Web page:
Sanders debuts in Dakar

Picture: KTM FACTORY RACING.

By Taylah Eastwell

When the time came for Daniel Sanders to pick his subjects at the end of Year 10, he told his teachers at Upper Yarra Secondary College he wanted to be a professional motorbike rider.

With no dirt-bike racing classes on offer, they told him he best consider a back-up.

But Sanders was determined – and that determination is what saw the Three Bridge’s local place fourth overall and number one in the ‘Rookie’ category in his first attempt at “the world’s toughest and biggest race”, the 2021 Dakar Rally.

The Dakar is a 12-day off-road endurance event through the sand dunes and rocky terrain of Saudi Arabia. Competitors complete one stage each day, navigating their way with just a roadbook on their handlebars while riding at speed for over 450kms each day.

The Star Mail caught up with Daniel’s mum, Pauline, to see how he was tracking during the race.

“His aim was to win number one ‘Rookie’ and get in the top 10,” she said.

“There are no arrows or markers out on the course, you have to navigate by a roadbook and it just scrolls through turning points. So they not only have to go fast, but have to navigate and go in the right direction as well,” Mrs Sanders explained.

“He sounds so refreshed. He says it is his favourite race he has ever done and he has raced in Europe, America and home in Australia. He says he is getting more comfortable and faster and navigating is easier every day,” she said.

Daniel raced for the Red Bull KTM Factory Team alongside world champion and fellow Australian, Toby Price, as well as Matthias Walkner and Sam Sunderland.

“This time last year I never would have thought Daniel would have been doing it, he was wanting to do it later on. But because his off-road career stopped with Covid, there was no racing in Australia, KTM approached him looking for a new junior,” Mrs Sanders said.

“He wasn’t doing his other racing so he thought he may as well give it a try and there was no pressure, if he liked it he liked it, but he loves it unfortunately,” she laughed.

Mrs Sanders said her son has been overseas since September, having only thrown his leg over a rally bike and learnt to read a rally road book four months ago. Sanders competed in a 4-day Andalucia Rally event in October in order to qualify for the Dakar.

Sanders positioned third in the Dakar prologue event, which saw him begin out near the front of the pack for stage one of the rally on January 3.

Having missed a navigation note in the roadbook, Sanders lost some time in the first day after receiving a time penalty for speeding in reduced zones. He quickly made that time up in stage two, sitting in the top three for the most part of the race and placing ninth overall – with an average speed of 120km/ph.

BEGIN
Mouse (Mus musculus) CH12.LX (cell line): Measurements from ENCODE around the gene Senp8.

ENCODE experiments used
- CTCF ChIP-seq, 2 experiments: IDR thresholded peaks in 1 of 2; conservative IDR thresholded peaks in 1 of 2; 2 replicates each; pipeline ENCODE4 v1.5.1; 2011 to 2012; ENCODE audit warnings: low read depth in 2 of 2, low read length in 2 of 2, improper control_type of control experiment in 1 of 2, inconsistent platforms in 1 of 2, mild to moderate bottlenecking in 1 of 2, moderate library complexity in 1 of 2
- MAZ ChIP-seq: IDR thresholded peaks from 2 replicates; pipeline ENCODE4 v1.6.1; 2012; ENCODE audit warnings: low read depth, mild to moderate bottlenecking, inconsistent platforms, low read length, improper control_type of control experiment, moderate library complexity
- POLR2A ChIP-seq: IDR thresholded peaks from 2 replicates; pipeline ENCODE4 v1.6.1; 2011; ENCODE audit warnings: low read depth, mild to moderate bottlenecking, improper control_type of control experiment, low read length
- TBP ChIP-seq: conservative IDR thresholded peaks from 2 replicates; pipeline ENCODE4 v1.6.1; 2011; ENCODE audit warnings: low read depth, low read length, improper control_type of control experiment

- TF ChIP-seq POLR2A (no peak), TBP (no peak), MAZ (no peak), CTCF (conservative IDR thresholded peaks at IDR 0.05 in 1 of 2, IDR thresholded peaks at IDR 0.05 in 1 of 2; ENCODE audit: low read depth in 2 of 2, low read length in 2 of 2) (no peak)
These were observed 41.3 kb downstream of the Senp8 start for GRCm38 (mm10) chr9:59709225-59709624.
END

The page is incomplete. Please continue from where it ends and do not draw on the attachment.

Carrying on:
By stage three, Sanders finished eighth overall. He took well to the terrain in stage four, bringing the bike home into second place for the day after 850km of racing.

By stage six, Sanders pushed hard to make up some time in the sand – finishing third overall and only missing out on first place by 52 seconds.

A small crash on day seven after 400km’s of racing left Sanders in need of a few stitches after a decent cut to the mouth.

“It looks like he’s been in a fight with Mike Tyson, he’s got a black eye and a swollen lip but looks a bit better after a few stitches,” his mum said.

“It’s just a cut lip and a couple stitches, you can get that in football. He’s been very lucky compared to some of the other riders,” she said.

When asked how she copes knowing her son is riding at high-speed in one of the world’s most dangerous races, Mrs Sanders said she likes to remain positive.

“I’ve always been very confident with Daniel’s racing. A lot of friends say ‘how do you cope’, but I know he has got great control. I don’t think you could cope very well if you didn’t think positive,” she said.

With stages seven and eight being marathon stages, mechanics were not available, with Sanders facing the challenge of keeping up his top ten position while nursing his bike in order to bring it home safely to the mechanics ahead of stage nine.

In an Instagram post, Sanders said he came across injured team mate Toby Price 150km into the ninth race, after an accident that cut Price’s Dakar dreams short.

“As I stopped the chopper was just landing, I quickly checked on him then tried to charge on. It was hard to get back into the groove after seeing the big guy down injured and also for me after just having a crash that could have finished my race earlier,” he said.

According to Sanders, he was also in a “decent crash” in stage nine after losing traction in the rocks.

“I lost all my water in my hydration and broke the tip of the gear lever,” the post read.

After a solid race in stage 10, Sanders jumped from eighth overall into sixth place, slotting happily into fourth position at the end of stage 11 and maintaining that position throughout the last day of racing to place fourth overall for the rally.

“I’ve dedicated the last five months for this race and I’m ecstatic with the result and couldn’t be happier,” Sanders wrote on Instagram.

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